This bi-polar tenure structure and the financial advantages in the past that accrued from individual home ownership – advantages that will not return in this world after the financial crisis – is a prime source of the thinking that home ownership is the tenure of choice and that rental is the tenure of the poor or of last resort that dominates UK housing markets.

Jonathan Reynolds’s attempt to create co-operative housing tenure as a distinct new legal way of gaining rights to occupy a home is not just an esoteric legal proposition.

It is motivated by a recognition that, if we are to meet the need to increase the supply of affordable homes, new and innovate ways of doing so are desperately needed; new ways that will allow communities up and down the country to provide the homes they need on land that will otherwise remain barren and undeveloped. Jonathan Reynolds’s thinking is driven by the recognition that, as Albert Einstein insightfully said, “We can’t solve problems by using the same kind of thinking we used when we created them”.

In proposing his co-operative housing (tenure) bill Jonathan Reynolds understands that the UK’s exclusive bi-polarity approach to housing tenure has been and remains a constraint on housing supply. He knows that in the UK co-operative housing provides less than 0.1 per cent of homes in comparison to the average of ten per cent contribution to housing supply in the rest of Europe and 14 per cent in Scandinavia.

Reaching that level of supply of co-operative homes would add six million homes to UK housing supply.

He understands that, given the right legal framework such as has existed in Sweden since 1920, individuals would chose to live and invest in owning equity in a housing co-operative rather than struggle on their own to afford to buy a home with a personal mortgage in a volatile housing market and an economically uncertain world.

He also knows that communities would work to find land on which to develop co-operative housing for their community because they could be certain that, with the right to co-operative tenure enshrined in law, the co-op homes they would help to build would remain affordable in perpetuity for future generations.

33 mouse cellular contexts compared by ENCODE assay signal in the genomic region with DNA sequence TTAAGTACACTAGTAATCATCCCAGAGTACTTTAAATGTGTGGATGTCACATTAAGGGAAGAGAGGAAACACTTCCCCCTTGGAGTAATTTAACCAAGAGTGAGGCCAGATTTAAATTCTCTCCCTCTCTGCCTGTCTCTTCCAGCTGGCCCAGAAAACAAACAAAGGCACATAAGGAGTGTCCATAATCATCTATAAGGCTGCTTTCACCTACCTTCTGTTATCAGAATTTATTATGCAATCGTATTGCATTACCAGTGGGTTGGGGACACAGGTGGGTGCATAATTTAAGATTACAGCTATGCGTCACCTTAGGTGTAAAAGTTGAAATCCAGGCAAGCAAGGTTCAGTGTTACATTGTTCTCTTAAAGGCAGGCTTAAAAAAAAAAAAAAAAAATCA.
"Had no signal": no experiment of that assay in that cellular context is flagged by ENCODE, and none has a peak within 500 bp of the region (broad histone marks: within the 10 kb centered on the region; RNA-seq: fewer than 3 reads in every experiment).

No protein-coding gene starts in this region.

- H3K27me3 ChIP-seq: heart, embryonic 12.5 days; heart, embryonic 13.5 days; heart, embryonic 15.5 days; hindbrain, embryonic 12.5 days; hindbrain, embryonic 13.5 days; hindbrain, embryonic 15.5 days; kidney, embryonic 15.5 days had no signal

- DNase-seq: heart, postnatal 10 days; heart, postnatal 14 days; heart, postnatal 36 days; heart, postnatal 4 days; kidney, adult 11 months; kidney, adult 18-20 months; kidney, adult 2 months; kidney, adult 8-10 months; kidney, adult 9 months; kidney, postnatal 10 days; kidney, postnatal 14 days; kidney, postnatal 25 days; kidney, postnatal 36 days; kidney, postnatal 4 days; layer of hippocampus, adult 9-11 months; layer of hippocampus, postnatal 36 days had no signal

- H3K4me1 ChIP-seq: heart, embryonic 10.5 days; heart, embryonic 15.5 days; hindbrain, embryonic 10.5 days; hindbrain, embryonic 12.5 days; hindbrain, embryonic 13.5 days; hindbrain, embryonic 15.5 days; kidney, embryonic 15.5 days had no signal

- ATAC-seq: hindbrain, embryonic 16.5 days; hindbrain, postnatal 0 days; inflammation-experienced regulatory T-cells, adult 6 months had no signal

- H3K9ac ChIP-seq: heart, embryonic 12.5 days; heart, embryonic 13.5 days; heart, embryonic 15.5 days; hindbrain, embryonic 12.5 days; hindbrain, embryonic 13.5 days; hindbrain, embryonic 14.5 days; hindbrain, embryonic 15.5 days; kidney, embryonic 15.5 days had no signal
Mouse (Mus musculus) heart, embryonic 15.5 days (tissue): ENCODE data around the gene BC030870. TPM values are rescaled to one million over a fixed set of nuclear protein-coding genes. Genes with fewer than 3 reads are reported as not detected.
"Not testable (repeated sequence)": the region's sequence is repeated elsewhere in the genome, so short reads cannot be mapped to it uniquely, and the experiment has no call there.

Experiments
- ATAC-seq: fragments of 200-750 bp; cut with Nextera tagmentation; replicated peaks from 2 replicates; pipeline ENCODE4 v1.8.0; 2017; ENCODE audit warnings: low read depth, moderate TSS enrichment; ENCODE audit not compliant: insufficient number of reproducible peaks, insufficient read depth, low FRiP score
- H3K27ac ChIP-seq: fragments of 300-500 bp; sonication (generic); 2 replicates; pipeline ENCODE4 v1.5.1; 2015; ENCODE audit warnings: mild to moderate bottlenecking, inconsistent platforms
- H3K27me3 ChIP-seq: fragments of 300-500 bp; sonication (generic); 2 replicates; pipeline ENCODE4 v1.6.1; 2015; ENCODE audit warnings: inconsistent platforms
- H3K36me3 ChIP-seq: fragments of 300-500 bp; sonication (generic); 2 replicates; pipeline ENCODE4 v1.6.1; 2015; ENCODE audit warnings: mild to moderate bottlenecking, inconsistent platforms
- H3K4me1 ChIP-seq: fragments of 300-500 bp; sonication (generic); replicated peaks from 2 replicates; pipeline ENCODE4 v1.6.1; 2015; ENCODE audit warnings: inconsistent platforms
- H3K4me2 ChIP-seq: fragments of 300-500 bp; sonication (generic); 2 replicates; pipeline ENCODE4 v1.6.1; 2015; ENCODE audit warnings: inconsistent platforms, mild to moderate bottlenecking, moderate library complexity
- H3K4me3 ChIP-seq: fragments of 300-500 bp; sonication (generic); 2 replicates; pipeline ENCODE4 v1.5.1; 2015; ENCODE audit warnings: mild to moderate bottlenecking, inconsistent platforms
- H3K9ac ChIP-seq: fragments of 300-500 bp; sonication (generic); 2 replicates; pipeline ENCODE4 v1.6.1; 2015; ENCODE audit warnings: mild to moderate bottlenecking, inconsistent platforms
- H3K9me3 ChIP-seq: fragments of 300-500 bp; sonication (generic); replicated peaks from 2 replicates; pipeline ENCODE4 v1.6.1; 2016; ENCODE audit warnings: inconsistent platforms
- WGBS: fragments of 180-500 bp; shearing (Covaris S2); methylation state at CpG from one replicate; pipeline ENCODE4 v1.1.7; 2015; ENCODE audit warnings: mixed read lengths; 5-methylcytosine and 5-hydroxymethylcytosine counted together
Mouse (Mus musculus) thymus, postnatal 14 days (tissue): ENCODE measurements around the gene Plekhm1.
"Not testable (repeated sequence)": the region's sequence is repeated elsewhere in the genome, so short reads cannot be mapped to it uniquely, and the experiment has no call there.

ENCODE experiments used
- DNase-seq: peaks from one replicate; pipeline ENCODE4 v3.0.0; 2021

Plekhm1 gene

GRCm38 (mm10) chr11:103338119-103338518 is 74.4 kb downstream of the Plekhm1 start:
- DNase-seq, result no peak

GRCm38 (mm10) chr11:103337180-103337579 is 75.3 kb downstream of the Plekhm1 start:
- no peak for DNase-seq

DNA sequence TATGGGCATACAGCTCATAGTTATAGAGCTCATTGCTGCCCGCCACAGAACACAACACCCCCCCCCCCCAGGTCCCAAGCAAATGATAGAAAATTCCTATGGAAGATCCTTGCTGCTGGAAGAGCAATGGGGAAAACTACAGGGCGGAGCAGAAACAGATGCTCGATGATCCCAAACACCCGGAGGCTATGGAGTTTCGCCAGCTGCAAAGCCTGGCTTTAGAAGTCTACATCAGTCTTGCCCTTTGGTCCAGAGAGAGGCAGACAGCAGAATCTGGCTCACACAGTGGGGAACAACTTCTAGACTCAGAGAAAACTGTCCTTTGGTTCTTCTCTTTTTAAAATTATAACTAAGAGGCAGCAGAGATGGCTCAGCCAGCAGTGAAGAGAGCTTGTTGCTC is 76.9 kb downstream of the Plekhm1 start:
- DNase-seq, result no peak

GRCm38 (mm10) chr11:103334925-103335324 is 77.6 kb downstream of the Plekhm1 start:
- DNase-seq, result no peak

He understands that co-operative housing tenure would open the door to institutional investment in the provision of affordable homes because co-operatives, as a long term responsible owner of housing, controlled and maintained by its resident owner members, offers to individuals, pension funds and other long term investors an attractive, secure and assured rate of return on their investment.

He knows that in Germany and other countries communities invest in co-operative housing because it is good for the social, economic and environmental sustainability of their community. He knows that administering a housing co-operative under inappropriate landlord and tenant law creates numerous practical difficulties.

He also knows that the absence of appropriate co-operative legislation puts the UK government is in breach of its international obligations under International Labour Organisation resolution 193 which calls on all member governments to enable the establishment of co-operatives through appropriate legislation.

The co-operative housing (tenure) bill 2011 will open a new door for the building of affordable homes that is so desperately needed. The Government should embrace Jonathan Reynolds’s initiative and ensure that the Bill is given the time it needs to become law.

See also: